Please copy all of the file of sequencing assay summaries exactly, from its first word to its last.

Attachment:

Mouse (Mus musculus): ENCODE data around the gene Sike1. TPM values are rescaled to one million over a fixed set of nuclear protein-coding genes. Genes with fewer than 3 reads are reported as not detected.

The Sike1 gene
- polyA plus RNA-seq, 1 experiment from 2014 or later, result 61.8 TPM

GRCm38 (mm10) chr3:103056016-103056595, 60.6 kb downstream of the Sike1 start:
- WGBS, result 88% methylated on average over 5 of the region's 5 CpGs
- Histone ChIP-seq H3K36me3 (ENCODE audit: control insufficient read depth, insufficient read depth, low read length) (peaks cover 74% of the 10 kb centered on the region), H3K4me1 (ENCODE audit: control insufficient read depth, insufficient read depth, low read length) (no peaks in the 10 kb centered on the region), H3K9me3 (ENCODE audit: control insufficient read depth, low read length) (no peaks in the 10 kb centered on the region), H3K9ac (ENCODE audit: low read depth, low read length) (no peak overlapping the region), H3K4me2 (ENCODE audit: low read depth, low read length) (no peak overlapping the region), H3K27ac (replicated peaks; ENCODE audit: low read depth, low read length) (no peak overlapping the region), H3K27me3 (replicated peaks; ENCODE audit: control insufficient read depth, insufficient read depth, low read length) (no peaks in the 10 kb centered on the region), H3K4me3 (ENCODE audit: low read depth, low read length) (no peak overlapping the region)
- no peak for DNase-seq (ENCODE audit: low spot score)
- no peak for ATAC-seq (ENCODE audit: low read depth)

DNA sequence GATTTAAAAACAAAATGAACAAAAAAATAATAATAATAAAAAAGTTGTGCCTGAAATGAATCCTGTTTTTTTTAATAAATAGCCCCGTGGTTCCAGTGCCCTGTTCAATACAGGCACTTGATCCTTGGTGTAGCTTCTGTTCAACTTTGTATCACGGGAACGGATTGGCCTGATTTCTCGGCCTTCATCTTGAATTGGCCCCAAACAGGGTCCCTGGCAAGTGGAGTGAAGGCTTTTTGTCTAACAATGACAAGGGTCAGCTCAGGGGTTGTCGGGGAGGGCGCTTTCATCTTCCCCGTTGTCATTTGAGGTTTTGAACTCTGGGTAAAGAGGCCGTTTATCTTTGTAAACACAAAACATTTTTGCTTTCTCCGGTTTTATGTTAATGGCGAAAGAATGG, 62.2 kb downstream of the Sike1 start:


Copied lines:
Mouse (Mus musculus): ENCODE data around the gene Sike1. TPM values are rescaled to one million over a fixed set of nuclear protein-coding genes. Genes with fewer than 3 reads are reported as not detected.

The Sike1 gene
- polyA plus RNA-seq, 1 experiment from 2014 or later, result 61.8 TPM

GRCm38 (mm10) chr3:103056016-103056595, 60.6 kb downstream of the Sike1 start:
- WGBS, result 88% methylated on average over 5 of the region's 5 CpGs
- Histone ChIP-seq H3K36me3 (ENCODE audit: control insufficient read depth, insufficient read depth, low read length) (peaks cover 74% of the 10 kb centered on the region), H3K4me1 (ENCODE audit: control insufficient read depth, insufficient read depth, low read length) (no peaks in the 10 kb centered on the region), H3K9me3 (ENCODE audit: control insufficient read depth, low read length) (no peaks in the 10 kb centered on the region), H3K9ac (ENCODE audit: low read depth, low read length) (no peak overlapping the region), H3K4me2 (ENCODE audit: low read depth, low read length) (no peak overlapping the region), H3K27ac (replicated peaks; ENCODE audit: low read depth, low read length) (no peak overlapping the region), H3K27me3 (replicated peaks; ENCODE audit: control insufficient read depth, insufficient read depth, low read length) (no peaks in the 10 kb centered on the region), H3K4me3 (ENCODE audit: low read depth, low read length) (no peak overlapping the region)
- no peak for DNase-seq (ENCODE audit: low spot score)
- no peak for ATAC-seq (ENCODE audit: low read depth)

DNA sequence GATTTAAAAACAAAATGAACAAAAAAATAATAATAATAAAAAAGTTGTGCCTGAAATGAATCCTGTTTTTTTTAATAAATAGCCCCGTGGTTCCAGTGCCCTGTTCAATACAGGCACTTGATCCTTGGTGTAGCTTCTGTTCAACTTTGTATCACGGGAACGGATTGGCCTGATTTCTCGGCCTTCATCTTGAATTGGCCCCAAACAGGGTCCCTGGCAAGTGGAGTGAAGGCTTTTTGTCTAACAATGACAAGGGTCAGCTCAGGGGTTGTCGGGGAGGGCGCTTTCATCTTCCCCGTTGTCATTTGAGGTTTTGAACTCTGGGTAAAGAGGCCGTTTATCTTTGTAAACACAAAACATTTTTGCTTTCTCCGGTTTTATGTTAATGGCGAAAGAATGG, 62.2 kb downstream of the Sike1 start: